Uhmm ok, but were they are technically proficent as a western crew? (having serious deja vu right now)





    All of these are reasons but I submit the most basic reason was that the Indians were more tactically proficient with their tanks. At the end it just boils down to who was more competent, and the Indians had the edge. It could have been the reverse, if complacency had set in amongst Indian armour.
    vs


    You are citing the bit by Steven Zaloga who relied on Pak accounts. Instead if we see the official '65 history it was far more edgy than the above, and again- it wasnt the equipment as much as tactical blunders on the Indian side.
    so which is it? If the Pakistanis had not counter attacked the world would be talking about how the Indian tankers could not punch through the Pakistani lines to reach Lahore.



    The AMX-13 and Sherman were weaker tanks overall, vs the Patton. That has been remarked in countless accounts of the conflict. Cent- no doubt, its either equal or better, depending on what parameters you pick.
    The AMX13 was faster, smaller and packed a lethal gun it was ideal for a light tank. It could not go toe to toe with the Patton but it could sting it to death in a running fight.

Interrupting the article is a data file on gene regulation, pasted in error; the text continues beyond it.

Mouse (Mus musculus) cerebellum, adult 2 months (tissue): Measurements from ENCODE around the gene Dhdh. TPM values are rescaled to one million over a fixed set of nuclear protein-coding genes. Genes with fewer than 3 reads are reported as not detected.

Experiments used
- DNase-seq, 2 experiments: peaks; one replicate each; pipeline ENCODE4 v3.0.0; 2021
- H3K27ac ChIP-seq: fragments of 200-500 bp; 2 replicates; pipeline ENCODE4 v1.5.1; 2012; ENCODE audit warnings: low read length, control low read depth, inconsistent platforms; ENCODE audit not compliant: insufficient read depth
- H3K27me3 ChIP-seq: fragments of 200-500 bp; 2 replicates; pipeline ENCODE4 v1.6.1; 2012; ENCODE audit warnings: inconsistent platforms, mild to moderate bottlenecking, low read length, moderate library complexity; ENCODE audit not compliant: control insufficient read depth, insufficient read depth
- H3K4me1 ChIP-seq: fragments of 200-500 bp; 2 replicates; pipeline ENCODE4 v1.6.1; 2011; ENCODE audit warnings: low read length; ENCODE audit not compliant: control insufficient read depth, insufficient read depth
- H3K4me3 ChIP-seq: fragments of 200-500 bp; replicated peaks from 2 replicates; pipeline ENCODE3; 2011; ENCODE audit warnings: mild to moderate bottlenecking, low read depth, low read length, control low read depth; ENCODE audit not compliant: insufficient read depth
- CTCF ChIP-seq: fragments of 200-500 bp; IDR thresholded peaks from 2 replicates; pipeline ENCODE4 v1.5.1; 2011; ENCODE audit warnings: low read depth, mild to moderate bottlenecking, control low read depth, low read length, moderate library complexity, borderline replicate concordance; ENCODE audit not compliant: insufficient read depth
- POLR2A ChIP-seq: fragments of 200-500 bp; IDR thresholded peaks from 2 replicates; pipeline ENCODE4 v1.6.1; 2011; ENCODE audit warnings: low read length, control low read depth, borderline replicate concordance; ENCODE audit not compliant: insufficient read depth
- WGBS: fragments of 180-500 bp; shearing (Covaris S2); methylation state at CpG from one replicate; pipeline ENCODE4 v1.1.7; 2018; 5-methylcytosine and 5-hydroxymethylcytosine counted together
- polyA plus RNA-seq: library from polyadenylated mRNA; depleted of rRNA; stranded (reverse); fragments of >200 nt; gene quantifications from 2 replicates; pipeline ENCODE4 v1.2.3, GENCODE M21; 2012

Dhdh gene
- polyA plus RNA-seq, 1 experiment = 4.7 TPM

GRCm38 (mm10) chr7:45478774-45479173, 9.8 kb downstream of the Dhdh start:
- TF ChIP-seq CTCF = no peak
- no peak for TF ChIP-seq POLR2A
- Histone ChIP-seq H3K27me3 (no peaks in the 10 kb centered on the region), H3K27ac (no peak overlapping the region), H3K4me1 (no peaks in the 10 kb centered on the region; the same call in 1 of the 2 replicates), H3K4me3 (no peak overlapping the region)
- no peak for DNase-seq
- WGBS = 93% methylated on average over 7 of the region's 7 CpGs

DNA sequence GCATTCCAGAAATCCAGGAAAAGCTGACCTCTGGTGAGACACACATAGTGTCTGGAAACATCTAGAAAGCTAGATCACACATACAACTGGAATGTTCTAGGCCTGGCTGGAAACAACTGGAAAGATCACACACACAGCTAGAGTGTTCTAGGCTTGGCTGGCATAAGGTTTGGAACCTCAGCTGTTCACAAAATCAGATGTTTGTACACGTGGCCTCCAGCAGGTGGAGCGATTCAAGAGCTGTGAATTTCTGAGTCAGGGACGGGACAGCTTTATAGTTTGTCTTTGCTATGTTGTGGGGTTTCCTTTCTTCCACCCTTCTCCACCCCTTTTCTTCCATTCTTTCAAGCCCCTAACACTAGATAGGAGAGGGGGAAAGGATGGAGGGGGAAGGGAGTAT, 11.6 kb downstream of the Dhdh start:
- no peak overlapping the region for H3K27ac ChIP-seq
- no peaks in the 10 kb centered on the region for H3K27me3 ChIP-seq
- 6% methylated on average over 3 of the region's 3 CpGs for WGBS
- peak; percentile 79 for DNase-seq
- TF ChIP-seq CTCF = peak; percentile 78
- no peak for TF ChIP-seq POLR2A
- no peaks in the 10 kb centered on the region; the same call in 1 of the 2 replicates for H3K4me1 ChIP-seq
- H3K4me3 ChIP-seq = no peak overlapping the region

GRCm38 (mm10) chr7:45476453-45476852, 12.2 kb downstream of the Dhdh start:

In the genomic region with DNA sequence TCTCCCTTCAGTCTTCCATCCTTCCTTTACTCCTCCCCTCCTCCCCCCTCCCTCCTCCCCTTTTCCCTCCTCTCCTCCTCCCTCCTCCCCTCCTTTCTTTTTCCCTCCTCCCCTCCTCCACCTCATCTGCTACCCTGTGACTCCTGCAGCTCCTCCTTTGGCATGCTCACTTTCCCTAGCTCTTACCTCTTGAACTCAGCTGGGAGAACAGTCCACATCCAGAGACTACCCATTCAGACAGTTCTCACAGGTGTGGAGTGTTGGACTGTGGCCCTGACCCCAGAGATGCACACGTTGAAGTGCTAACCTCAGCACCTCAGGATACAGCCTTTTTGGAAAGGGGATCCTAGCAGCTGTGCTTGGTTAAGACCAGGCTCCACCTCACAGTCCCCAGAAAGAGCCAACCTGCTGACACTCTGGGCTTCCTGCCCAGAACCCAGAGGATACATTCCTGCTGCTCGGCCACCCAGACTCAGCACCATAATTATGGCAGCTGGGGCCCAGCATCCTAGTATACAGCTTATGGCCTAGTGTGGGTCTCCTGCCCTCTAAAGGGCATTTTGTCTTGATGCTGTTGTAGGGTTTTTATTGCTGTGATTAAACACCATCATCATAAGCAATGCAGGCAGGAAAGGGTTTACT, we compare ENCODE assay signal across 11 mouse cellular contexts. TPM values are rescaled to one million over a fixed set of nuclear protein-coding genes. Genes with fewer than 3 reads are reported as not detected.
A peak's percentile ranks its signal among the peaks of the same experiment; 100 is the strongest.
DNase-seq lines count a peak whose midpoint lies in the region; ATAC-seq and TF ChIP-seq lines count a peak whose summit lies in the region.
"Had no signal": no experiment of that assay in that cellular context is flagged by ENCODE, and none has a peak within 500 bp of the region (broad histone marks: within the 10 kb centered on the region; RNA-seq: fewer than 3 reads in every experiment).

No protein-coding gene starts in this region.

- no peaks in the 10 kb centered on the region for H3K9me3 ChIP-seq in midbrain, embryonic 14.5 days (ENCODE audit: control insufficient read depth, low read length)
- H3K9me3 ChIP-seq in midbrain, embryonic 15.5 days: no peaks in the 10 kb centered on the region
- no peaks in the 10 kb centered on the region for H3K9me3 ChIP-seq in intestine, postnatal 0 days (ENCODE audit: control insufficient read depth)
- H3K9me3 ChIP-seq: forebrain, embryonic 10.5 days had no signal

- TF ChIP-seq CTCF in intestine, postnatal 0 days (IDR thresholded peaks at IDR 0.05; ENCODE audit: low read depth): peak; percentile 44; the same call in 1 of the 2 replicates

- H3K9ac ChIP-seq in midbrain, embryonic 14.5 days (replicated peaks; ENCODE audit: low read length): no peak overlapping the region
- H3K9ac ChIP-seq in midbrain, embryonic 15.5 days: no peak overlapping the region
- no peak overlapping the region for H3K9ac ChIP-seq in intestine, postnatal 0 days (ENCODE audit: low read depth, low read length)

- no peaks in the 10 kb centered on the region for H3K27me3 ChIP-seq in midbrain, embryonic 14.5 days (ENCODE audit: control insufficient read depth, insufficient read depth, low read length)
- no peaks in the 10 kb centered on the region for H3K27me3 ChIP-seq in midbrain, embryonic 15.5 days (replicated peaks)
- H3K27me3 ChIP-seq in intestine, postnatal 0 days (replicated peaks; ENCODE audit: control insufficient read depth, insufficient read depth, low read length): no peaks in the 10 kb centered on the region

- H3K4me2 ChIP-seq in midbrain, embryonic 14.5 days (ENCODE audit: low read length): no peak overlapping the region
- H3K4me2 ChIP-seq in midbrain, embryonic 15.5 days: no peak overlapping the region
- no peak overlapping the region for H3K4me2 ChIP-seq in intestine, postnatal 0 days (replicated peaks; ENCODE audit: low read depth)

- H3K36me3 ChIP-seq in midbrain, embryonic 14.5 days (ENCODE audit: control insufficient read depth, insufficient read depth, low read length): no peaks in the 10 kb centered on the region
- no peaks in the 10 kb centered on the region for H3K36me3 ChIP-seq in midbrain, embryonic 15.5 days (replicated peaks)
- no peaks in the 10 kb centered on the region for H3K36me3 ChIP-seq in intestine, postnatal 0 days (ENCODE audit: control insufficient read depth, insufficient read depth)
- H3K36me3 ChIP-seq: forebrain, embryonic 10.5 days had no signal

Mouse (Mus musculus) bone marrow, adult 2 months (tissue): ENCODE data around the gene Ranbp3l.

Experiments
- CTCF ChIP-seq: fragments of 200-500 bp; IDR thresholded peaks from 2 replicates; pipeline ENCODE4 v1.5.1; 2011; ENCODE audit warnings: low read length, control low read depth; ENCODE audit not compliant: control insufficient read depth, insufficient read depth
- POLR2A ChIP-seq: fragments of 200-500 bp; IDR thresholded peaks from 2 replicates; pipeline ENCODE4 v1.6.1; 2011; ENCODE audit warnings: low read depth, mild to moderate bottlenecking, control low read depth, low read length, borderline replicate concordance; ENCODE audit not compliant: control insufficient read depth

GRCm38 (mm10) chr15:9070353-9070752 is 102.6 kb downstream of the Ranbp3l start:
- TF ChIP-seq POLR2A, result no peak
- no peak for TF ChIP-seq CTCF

7. #67
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    Quote Originally Posted by zraver View Post
    Uhmm ok, but were they are technically proficent as a western crew? (having serious deja vu right now)
    Why not? They could operate their equipment as well as it could be used. And according to you, in NATO exercises, the PATTON didnt do as well either-and its BC was too complicated etc. So that does imply that the western crews fared no better with it.


    vs
    so which is it? If the Pakistanis had not counter attacked the world would be talking about how the Indian tankers could not punch through the Pakistani lines to reach Lahore.
    Two different engagements- two different commanders, two different groups fighting it out, and two different outcomes!